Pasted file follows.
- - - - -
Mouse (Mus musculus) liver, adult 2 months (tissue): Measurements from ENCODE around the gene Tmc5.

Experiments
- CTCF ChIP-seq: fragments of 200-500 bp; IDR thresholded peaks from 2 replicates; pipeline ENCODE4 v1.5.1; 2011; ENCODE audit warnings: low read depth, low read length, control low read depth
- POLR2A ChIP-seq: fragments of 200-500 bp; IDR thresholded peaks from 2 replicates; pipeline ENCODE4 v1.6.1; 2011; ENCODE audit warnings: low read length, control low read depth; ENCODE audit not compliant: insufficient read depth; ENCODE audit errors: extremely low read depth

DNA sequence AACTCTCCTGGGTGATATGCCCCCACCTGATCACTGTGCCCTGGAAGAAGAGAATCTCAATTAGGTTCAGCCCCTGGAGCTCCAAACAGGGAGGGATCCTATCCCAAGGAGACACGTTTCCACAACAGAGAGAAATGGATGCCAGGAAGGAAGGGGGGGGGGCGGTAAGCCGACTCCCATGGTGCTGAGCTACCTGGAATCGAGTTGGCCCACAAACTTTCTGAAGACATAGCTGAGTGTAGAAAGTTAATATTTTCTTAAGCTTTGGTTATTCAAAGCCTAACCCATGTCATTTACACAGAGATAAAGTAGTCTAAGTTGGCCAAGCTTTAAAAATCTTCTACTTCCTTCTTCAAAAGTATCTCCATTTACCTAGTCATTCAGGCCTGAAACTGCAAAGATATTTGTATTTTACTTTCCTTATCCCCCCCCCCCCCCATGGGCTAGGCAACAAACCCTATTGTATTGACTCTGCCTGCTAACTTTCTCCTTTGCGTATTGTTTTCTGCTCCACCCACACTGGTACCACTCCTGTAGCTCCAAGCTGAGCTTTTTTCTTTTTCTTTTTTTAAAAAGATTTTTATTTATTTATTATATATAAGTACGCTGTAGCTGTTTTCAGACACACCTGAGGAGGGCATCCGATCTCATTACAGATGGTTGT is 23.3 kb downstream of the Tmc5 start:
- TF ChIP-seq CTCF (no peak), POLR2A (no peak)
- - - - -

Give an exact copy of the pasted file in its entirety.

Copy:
Mouse (Mus musculus) liver, adult 2 months (tissue): Measurements from ENCODE around the gene Tmc5.

Experiments
- CTCF ChIP-seq: fragments of 200-500 bp; IDR thresholded peaks from 2 replicates; pipeline ENCODE4 v1.5.1; 2011; ENCODE audit warnings: low read depth, low read length, control low read depth
- POLR2A ChIP-seq: fragments of 200-500 bp; IDR thresholded peaks from 2 replicates; pipeline ENCODE4 v1.6.1; 2011; ENCODE audit warnings: low read length, control low read depth; ENCODE audit not compliant: insufficient read depth; ENCODE audit errors: extremely low read depth

DNA sequence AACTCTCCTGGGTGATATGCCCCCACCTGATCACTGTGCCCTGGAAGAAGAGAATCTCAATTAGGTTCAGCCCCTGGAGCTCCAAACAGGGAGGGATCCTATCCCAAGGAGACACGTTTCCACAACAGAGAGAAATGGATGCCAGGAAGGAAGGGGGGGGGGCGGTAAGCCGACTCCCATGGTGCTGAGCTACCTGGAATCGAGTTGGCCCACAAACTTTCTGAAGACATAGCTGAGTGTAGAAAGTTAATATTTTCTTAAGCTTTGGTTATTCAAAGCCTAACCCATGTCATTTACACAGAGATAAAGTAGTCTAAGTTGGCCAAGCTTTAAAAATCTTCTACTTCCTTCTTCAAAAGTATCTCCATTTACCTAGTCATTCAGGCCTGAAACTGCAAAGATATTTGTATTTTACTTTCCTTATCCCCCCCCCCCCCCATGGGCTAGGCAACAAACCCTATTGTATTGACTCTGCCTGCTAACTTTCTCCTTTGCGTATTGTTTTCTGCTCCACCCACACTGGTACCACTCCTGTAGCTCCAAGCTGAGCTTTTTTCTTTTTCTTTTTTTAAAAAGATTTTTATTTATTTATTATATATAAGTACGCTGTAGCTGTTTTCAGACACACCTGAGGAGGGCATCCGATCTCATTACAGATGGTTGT is 23.3 kb downstream of the Tmc5 start:
- TF ChIP-seq CTCF (no peak), POLR2A (no peak)